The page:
RX will be faster and cheaper than FE, sure, but 1080Ti is faster and cheaper than Titan as well. What I (and I believe most people) expected from FE is AMD's equivalent of Titan. So, prosumer card, also good for playing games but overpriced for this task. Given its current benchmarks, FE is great for making games and pointless for playing games (vs competition). If RX is about as much ahead of FE as 1080Ti is ahead of Titan, RX doesn't look good at all.

    Quote Originally Posted by muziqaz View Post
    Edit: regarding 480. What planet are you living in? Who in their right mind ever promised 480 beating 1070? Not AMD for sure. Who in their right mind ever expected drivers to push 480 past 1070???
    Nah, AMD never promised anything, I don't blame them at all. AMD fans were hopeful that with DX12, card's pretty high theoretical flops will let it recover some ground vs 1070 which has similar theoretical performance and be way ahead of 1060, which should be worse in every manner. As devs will finally be able to code close to hardware and will be able to extract WAY more performance out of AMD cards, and their better scheduler etc etc...
    And this is exactly why this situation feels so similar to me. AMD isn't promising anything, fans are hoping. If AMD delivers 10% faster card for half the price, they will deliver exactly as they promised. Every sane gamer should indeed have waited for that instead of grabbing FE. Yet the card would be still meh compared to the competition.

    ---

    @many:
    Sure, we could have waited to see final RX instead of speculating, but hey, there were more than half of the pages written before we had ANY indication of card's performance. When was the launch of FE? Somewhere near 200-ish and we are not past 300 yet?
    Yet back then I didn't see that we should stop discussing potential performance, competitive landscape etc. So, why is this little data guessing any different? Because some of us are now guessing Vega will not be all that good for gaming, at least for the time it really matters (from release to +1-2 years).

    ---

    @nvr4d - I agree with most significant optimizations. However, are these optimizations really going to turn out important for games? List of changes AMD mentioned sounds helpful for VR, mixed workloads, professional usage etc, but not too many seem to be primarily for current DX11/12 games.
    As for the 79xx, NV conveniently just then shot them with FCAT and it took AMD a while to recover. And even that wouldn't even matter, AMD would still win, if only they launched at higher clocks which these cards were easily capable of. I agree, drivers helped AMD here a lot too, this is completely different card now than when it launched. But this was a gradual process over many releases, not a huge boost all at once.

  8. #2568
    Quote Originally Posted by Zizy View Post
    I agree with most significant optimizations. However, are these optimizations really going to turn out important for games? List of changes AMD mentioned sounds helpful for VR, mixed workloads, professional usage etc, but not too many seem to be primarily for current DX11/12 games.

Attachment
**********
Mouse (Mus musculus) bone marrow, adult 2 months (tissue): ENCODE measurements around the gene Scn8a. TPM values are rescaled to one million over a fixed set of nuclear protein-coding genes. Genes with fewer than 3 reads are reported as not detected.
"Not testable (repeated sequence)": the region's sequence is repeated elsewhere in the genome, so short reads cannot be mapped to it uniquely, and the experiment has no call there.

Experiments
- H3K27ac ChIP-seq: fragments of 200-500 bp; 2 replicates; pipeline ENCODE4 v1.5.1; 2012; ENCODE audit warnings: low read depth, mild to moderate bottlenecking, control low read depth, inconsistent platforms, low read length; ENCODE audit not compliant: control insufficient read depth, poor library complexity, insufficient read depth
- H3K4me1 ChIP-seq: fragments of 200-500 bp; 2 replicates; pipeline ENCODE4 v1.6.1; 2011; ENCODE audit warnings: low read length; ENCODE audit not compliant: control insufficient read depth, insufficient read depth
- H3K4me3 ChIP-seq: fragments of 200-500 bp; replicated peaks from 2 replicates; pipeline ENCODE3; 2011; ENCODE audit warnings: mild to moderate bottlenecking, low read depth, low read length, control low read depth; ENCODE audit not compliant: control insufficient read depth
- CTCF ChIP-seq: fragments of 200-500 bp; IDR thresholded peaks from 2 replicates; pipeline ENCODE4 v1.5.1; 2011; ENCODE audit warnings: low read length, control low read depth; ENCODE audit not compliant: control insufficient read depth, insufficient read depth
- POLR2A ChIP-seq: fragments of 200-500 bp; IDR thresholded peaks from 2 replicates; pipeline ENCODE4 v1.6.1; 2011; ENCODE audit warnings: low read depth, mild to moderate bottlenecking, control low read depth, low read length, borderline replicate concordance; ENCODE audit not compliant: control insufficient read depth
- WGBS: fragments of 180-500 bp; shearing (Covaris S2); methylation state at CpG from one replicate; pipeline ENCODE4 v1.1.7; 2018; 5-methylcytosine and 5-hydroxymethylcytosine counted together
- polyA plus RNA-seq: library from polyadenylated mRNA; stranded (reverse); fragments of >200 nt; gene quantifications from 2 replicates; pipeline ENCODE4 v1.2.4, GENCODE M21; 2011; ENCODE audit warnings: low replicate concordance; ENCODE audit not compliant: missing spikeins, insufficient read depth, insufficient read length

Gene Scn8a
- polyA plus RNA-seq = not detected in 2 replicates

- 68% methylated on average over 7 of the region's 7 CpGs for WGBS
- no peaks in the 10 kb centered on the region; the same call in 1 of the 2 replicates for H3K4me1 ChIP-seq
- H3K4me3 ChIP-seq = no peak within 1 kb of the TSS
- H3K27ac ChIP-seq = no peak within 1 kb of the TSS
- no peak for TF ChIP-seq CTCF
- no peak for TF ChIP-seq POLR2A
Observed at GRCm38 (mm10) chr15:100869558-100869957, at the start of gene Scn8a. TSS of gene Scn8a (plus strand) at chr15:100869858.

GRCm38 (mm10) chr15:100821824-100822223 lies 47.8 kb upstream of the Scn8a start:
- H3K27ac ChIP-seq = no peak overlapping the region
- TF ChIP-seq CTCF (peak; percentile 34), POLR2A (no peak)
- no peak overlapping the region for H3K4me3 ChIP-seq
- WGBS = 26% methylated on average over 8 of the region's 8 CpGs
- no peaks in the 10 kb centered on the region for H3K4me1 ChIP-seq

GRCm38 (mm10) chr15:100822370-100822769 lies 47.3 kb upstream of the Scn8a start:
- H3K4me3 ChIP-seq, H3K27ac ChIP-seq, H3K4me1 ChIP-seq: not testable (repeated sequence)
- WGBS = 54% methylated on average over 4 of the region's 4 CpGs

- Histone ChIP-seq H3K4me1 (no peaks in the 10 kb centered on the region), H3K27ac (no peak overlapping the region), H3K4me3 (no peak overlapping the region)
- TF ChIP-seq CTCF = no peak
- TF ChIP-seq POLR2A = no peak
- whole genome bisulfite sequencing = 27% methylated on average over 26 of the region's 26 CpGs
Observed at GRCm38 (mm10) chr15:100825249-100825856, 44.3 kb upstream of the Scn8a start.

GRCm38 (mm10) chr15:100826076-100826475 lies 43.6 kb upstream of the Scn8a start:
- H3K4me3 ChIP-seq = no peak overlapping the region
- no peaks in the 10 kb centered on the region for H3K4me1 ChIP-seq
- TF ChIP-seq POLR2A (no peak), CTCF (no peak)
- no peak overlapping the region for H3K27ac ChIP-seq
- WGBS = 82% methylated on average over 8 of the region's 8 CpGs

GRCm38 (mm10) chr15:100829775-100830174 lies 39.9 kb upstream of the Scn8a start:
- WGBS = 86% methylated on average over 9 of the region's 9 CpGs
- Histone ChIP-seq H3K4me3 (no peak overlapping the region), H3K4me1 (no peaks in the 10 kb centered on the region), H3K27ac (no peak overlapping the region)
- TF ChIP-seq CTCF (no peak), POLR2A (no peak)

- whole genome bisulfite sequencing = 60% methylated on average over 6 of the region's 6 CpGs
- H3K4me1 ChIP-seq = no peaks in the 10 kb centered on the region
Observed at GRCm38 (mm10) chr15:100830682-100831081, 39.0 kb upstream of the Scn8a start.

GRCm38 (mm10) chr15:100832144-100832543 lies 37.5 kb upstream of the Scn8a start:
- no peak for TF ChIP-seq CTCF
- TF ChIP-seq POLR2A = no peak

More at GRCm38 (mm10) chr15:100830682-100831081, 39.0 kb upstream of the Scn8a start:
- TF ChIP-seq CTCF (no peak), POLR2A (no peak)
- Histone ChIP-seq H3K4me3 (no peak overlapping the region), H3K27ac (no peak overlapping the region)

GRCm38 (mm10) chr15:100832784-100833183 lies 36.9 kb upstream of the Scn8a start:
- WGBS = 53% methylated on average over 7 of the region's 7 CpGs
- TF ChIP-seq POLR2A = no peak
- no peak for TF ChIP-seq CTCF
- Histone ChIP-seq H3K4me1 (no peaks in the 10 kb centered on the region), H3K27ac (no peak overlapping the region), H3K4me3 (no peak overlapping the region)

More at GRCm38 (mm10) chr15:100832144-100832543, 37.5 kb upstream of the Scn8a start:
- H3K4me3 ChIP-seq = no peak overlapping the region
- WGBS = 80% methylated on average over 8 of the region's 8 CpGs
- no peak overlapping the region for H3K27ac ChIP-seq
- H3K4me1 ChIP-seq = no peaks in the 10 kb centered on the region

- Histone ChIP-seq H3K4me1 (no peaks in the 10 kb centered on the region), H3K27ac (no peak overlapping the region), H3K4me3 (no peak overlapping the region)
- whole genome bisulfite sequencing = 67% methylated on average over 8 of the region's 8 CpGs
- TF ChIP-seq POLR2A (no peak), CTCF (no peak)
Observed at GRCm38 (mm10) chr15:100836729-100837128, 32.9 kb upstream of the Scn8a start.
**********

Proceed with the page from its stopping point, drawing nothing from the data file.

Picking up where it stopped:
I think yes. Tiled rendering is the thing that can keep all those CUs busy and well-fed. Geometry culling significantly reduces the quantity of garbage going through geometry pipeline which is still not distributed.

    Quote Originally Posted by Zizy View Post
    As for the 79xx, NV conveniently just then shot them with FCAT and it took AMD a while to recover. And even that wouldn't even matter, AMD would still win, if only they launched at higher clocks which these cards were easily capable of. I agree, drivers helped AMD here a lot too, this is completely different card now than when it launched. But this was a gradual process over many releases, not a huge boost all at once.
    As for FCAT and NVidia, well, let's face the truth. Micro (and not so micro) stuttering WAS an issue with Tahiti which visibly ruined gaming experience, while Kepler-based GPUs rendered games way smoother. Game compatibility was another shot in the knee - RAGE was running perfectly fine on HD3870, on HD6970, but with Tahiti you were bound to play driver solitaire to even get it running, even after 5 months after game release. Skyrim was another 'great' example.

    So higher clocks were not going to save them, unfortunately. I was looking to upgrade my 6970, but ended up buying another one and staying that way for almost 2 years. Cayman and its drivers were the pinnacle of AMD's VLIW arch, so it was a pleasure to game on it, even in CFX, despite jet-like noise and overloading 1 kVA UPS. I still miss them - got to switch to 290X when they ran out of memory in Dragon Age Inquisition.

  9. #2569
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    Can we not just speculate and debate a released cards results and potential without stupid emotional crap? Is that too much to ask?
    For those complaining about Vega being compared to titan xp and not professional, AMD THEMSELVES used this comparison and also showed games playing on it so let's not start picking and choosing which results to use and what not to use, I don't care that amd says it's not for gaming, nvidia says the same thing for its prosumer card the Titan xp, yet it's great at games.

    Also nvidia professional quadro cards perform very well in games, only about 10% below consumer with professional drivers (when comparing similar cards) .
    Granted Vega is a brand new uarch and amd has little resources but to be expecting 35-40% performance improvement with Rx Vega is more than wishful thinking, it borders on religion.

    I suspect we might see 10-15% through a mixture of clocks and drivers, that won't be nearly enough on launch I'm afraid, but I do expect to see a good 30℅ improvement over the course of a year as I can't see this terrible performance as being representative of the uarch, that's impossible.

  10. #2570
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    Quote Originally Posted by Zizy View Post
    Nah, think about BD. Simple Thuban, directly shrunk to 32nm without any improvement would be a better chip. AMD clearly made tons of simulations, yet they failed to predict BD will fail that bad. Such stuff is always possible and Vega might have been in similar situation - looks great on paper, yet the thingy just doesn't work as it should on real device.
    I am on Thuban shrunk to 32nm :-) 2.3GHz/2.6GHz turbo, 35Watt.